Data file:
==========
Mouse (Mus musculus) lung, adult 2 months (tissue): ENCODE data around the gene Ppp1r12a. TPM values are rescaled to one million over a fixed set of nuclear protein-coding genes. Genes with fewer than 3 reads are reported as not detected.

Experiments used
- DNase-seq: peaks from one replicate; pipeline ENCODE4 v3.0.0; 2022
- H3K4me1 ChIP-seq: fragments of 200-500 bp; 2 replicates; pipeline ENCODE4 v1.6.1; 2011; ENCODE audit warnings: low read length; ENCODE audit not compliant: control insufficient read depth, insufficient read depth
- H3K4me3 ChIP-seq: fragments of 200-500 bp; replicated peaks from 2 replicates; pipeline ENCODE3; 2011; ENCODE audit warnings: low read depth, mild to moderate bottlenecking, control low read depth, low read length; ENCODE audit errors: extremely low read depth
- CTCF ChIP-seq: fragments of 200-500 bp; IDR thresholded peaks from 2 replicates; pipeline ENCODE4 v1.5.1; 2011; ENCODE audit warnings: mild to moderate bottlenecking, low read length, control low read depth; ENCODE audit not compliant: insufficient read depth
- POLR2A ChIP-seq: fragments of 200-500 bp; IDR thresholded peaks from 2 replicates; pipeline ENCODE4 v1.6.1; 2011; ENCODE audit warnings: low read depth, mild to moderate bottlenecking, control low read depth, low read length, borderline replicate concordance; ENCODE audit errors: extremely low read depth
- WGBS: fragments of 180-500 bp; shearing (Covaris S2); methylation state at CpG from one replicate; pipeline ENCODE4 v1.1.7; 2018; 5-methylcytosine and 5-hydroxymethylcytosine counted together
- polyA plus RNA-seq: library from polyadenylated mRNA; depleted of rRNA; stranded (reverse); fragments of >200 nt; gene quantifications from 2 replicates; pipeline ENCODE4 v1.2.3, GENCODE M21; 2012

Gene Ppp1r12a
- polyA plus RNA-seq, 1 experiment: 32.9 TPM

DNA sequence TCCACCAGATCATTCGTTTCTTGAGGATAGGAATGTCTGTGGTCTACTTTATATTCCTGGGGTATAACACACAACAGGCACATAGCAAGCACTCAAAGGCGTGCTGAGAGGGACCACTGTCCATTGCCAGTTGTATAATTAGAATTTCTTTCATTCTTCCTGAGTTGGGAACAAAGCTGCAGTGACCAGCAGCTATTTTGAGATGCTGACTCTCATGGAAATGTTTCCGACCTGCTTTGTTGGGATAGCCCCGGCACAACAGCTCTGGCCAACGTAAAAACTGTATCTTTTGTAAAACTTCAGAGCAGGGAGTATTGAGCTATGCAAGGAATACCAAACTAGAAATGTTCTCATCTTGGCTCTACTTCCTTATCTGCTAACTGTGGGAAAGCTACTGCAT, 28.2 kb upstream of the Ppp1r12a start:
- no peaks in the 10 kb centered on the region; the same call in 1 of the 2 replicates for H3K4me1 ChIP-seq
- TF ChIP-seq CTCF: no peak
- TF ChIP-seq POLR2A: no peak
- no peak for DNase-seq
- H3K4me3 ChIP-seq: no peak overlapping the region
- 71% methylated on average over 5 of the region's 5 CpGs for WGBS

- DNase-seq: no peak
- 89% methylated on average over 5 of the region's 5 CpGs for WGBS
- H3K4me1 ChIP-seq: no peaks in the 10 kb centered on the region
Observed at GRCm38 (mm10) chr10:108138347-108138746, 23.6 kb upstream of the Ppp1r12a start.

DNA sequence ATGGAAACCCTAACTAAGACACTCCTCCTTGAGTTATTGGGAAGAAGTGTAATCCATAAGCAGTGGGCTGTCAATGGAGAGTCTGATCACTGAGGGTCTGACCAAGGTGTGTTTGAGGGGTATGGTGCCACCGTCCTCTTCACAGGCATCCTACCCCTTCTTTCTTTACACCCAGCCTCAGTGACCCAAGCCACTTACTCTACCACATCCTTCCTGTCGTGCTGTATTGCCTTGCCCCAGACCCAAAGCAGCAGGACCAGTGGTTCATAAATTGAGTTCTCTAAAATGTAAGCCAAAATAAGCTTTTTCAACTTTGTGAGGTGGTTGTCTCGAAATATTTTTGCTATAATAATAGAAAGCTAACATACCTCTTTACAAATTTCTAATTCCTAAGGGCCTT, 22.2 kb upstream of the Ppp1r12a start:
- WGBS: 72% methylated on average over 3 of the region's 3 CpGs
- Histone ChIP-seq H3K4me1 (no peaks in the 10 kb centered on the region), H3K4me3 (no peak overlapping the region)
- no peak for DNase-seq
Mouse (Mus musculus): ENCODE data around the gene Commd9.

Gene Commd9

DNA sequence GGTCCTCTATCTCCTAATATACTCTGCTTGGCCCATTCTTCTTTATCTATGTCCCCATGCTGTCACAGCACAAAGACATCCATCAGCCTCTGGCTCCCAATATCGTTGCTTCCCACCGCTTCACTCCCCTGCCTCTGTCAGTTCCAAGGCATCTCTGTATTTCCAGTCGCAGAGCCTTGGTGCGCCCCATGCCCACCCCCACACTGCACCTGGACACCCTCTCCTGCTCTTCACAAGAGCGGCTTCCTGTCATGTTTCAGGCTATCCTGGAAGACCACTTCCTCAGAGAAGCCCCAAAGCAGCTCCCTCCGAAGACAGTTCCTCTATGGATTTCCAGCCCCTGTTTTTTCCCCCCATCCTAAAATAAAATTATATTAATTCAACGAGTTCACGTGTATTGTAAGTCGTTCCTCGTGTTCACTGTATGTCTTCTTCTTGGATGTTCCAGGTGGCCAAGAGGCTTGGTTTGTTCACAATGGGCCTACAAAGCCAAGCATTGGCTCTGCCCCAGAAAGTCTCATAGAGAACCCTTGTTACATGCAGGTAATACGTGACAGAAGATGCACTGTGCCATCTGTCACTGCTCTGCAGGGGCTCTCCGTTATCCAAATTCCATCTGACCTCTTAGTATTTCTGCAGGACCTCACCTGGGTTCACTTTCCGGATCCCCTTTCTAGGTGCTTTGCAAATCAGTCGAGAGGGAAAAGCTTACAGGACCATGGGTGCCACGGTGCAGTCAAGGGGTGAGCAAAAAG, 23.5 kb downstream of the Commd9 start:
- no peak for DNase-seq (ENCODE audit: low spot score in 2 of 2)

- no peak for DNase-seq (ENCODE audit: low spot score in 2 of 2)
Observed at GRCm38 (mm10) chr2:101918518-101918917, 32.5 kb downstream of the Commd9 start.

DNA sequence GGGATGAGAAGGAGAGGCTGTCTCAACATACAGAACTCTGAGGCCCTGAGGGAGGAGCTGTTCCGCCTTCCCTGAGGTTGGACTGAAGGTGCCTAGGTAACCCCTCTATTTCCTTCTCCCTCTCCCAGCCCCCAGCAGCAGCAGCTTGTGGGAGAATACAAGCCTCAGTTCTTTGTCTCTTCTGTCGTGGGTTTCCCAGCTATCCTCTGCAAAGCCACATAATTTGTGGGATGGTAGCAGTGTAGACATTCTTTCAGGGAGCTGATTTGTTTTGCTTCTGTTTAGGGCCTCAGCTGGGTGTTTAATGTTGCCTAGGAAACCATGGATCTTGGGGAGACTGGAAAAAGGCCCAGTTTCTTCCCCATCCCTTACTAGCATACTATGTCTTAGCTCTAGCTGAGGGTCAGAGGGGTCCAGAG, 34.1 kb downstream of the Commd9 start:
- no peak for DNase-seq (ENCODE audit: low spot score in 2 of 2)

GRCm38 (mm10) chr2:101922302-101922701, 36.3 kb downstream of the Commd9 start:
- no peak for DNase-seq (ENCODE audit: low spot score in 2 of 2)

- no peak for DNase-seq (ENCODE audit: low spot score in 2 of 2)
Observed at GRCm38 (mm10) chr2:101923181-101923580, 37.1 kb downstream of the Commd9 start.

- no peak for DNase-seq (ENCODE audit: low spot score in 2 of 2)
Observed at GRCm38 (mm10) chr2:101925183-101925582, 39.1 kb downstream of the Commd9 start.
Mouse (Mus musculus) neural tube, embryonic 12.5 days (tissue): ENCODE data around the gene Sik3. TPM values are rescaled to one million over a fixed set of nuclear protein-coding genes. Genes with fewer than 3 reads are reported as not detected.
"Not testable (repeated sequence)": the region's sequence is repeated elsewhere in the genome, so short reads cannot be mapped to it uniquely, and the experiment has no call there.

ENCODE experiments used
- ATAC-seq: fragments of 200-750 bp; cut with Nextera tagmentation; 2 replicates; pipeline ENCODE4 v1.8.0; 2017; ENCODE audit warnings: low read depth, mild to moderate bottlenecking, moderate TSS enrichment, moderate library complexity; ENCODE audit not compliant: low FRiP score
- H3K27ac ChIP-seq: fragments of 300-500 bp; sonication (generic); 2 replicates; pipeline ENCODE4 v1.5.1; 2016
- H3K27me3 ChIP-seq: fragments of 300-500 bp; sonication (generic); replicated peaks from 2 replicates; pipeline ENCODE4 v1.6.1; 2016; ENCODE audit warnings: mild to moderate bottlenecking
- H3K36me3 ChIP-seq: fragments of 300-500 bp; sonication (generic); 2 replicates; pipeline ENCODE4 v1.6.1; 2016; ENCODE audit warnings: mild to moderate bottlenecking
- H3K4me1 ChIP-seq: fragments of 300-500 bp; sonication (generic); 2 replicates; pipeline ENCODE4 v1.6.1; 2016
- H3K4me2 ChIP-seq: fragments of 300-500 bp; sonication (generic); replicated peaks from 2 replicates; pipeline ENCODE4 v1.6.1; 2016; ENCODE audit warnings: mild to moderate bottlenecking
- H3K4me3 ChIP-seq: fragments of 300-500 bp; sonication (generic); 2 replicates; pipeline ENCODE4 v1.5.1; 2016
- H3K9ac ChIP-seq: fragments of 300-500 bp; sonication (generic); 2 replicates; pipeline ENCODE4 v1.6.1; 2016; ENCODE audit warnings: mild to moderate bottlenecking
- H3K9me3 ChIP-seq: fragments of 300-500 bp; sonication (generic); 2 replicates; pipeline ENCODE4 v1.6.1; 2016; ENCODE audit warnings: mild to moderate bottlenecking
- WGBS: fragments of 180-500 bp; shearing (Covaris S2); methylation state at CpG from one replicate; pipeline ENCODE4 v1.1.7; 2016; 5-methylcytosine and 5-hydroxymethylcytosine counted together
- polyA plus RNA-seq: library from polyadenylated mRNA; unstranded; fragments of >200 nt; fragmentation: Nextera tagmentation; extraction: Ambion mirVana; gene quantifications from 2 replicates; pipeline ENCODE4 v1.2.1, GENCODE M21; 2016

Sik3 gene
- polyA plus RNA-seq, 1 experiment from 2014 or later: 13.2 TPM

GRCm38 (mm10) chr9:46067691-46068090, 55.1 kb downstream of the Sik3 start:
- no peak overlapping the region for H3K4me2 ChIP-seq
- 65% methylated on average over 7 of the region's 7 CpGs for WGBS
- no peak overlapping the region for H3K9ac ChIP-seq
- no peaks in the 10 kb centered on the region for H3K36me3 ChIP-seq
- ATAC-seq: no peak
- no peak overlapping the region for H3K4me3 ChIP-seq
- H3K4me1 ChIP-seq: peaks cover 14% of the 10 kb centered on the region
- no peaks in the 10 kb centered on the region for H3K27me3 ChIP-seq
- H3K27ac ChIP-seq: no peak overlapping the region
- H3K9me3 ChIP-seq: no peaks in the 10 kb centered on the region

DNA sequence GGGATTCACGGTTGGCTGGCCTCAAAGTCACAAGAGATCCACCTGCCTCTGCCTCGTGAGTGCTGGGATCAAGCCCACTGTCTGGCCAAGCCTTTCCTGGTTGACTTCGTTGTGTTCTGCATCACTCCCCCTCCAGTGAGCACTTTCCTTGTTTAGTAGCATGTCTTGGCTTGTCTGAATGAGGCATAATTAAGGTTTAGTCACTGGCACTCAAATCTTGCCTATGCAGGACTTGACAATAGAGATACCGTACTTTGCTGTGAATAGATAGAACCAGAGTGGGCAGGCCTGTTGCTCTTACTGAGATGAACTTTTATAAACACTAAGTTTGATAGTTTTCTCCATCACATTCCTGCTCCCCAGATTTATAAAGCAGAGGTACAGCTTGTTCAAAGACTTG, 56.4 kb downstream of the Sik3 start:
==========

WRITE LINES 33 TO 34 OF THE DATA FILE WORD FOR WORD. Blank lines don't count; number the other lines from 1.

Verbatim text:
DNA sequence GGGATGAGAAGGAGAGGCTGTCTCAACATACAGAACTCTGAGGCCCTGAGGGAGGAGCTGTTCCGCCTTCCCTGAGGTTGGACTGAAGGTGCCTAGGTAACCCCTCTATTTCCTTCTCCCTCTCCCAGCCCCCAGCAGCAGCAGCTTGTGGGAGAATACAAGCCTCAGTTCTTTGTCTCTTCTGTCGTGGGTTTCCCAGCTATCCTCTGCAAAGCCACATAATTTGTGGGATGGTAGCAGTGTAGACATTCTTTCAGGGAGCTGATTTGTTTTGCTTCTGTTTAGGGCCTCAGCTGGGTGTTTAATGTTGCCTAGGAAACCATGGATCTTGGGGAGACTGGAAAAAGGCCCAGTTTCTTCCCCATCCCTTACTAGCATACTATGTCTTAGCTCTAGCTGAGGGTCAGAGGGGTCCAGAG, 34.1 kb downstream of the Commd9 start:
- no peak for DNase-seq (ENCODE audit: low spot score in 2 of 2)